The people of Kham have also preserved traditional aspects of homebuilding. Tibetan housing structures in the Kham region vary - many in Kham still live a traditional nomadic lifestyle and reside in yak-hair tents, while others have settled in villages and built multi-story houses using time-honored building materials and methods. These structures are easy to distinguish from other architecture in the region because of their ornate wooden frames and beautiful use of colorful paint to adorn the eaves and window frames.
Top attractions of Kham Tibetan Region:
The many in Kham that still reside outside city centers live amid beautiful and, for Tibetans, sacred, natural sites where Tibetan prayer flags flutter in the clean air and much of the pristine landscape remains untouched. At all of these sites and many of Kham's other natural attractions, visitors are able to see both the natural beauty of the surroundings and the local Kham culture in nearby Tibetan villages.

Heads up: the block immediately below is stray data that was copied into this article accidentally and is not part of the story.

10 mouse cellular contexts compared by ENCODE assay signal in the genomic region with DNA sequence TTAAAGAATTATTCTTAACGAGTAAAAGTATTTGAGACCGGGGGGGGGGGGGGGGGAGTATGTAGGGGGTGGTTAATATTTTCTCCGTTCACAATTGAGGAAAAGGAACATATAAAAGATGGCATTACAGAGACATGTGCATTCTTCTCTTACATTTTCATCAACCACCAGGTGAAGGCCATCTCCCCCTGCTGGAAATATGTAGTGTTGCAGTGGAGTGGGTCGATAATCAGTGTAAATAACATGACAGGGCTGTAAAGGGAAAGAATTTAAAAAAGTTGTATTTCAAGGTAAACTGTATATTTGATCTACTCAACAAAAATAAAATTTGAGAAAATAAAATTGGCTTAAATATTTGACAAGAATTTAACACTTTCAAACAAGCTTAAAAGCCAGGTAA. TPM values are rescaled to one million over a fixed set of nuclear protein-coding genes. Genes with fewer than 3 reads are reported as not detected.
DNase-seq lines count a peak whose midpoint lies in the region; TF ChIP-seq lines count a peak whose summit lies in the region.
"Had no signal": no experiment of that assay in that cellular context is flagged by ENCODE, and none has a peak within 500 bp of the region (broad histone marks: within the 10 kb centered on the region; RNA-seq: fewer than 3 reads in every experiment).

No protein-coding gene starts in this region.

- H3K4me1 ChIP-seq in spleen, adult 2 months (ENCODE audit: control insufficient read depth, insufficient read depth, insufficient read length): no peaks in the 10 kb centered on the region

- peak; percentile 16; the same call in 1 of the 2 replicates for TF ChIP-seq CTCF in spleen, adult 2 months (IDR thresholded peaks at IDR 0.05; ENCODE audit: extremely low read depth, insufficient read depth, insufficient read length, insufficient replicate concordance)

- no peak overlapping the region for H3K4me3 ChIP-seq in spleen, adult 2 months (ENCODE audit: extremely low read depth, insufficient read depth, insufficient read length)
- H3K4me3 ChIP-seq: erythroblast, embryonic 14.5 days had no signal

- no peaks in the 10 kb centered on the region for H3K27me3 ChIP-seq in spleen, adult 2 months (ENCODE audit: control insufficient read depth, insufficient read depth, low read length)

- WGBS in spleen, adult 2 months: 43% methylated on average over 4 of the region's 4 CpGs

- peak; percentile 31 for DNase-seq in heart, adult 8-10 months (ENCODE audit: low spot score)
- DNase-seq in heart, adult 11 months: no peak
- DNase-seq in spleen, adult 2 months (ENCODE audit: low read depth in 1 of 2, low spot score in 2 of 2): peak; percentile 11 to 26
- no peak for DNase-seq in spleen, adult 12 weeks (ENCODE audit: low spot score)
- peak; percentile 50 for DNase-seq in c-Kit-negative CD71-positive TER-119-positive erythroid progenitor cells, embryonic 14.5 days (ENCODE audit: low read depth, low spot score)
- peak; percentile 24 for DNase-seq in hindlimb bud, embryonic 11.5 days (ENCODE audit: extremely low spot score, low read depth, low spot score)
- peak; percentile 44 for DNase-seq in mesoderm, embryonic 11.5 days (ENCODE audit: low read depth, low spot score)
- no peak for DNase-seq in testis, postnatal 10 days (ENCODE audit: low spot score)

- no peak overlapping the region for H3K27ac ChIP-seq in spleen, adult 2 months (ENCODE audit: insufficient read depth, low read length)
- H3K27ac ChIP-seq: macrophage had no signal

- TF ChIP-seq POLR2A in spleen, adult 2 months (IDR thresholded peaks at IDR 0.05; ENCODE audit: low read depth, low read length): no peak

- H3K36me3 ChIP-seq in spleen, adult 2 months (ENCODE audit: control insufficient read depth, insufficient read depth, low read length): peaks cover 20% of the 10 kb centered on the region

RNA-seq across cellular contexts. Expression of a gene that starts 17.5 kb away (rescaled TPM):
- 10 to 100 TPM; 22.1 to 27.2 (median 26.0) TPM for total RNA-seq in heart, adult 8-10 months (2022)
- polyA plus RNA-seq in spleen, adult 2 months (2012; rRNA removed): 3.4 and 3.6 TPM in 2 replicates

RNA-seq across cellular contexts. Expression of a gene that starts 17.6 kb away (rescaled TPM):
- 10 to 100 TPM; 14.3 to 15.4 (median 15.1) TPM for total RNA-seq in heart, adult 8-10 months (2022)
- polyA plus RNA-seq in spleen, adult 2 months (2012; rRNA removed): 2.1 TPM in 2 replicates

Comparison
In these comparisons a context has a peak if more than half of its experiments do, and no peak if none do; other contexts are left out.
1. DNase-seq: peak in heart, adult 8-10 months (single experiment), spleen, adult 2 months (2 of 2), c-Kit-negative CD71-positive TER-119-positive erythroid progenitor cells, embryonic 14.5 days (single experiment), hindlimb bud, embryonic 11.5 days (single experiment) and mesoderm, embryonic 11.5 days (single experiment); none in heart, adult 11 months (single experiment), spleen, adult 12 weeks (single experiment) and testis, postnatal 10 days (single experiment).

The Kham region in Qinghai:
- Sanjiangyuan National Natural Reserve - It is the place where the 3 major rivers, the Yangtze River, the Yellow River, and the Lancang River, in China originated, also known as the source of those 3 rivers and enjoyed a reputation of Chinese Water Tower.
- Temple of Princess Wencheng - It is a historical and cultural relic dedicated to Princess Wencheng of the Tang Dynasty (618-907) on her way to Tibet, which is said to be the oldest Buddhist Temple in Qinghai.
- Gyanak (Jiana) Mani Stone Field - Also known as Gyanak Mani, it is a large praying stone pile with more than two billion praying stones engraved with Buddha sculptures and pictures. It has the largest scale in the world and is regarded as the world's largest place for praying and blessing.